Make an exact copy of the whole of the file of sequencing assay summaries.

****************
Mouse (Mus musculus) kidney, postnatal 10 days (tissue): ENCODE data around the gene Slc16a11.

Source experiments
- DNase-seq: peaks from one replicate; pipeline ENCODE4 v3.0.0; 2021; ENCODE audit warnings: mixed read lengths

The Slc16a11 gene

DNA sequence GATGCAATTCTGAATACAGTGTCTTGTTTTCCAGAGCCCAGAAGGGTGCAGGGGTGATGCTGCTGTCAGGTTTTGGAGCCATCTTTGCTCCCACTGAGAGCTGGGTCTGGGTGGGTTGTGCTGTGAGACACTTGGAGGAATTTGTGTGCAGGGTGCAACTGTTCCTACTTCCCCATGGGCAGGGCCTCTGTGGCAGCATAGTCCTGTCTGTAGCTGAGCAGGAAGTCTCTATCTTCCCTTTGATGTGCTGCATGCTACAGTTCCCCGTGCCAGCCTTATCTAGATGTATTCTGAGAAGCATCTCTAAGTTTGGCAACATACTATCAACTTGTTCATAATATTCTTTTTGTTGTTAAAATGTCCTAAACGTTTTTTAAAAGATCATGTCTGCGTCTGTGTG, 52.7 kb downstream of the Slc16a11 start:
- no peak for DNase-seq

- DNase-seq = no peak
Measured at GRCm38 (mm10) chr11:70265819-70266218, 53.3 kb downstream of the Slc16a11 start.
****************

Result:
Mouse (Mus musculus) kidney, postnatal 10 days (tissue): ENCODE data around the gene Slc16a11.

Source experiments
- DNase-seq: peaks from one replicate; pipeline ENCODE4 v3.0.0; 2021; ENCODE audit warnings: mixed read lengths

The Slc16a11 gene

DNA sequence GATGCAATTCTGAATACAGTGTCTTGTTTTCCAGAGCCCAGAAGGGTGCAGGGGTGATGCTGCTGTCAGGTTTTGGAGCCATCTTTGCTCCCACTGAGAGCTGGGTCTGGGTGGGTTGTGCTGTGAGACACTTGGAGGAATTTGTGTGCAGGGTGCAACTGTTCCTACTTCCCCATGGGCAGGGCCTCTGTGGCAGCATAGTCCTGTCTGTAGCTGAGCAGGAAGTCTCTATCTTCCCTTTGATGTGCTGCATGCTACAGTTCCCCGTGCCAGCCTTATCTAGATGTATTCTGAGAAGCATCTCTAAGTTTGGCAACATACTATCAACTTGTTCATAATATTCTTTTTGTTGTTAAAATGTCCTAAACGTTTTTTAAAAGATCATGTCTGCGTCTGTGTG, 52.7 kb downstream of the Slc16a11 start:
- no peak for DNase-seq

- DNase-seq = no peak
Measured at GRCm38 (mm10) chr11:70265819-70266218, 53.3 kb downstream of the Slc16a11 start.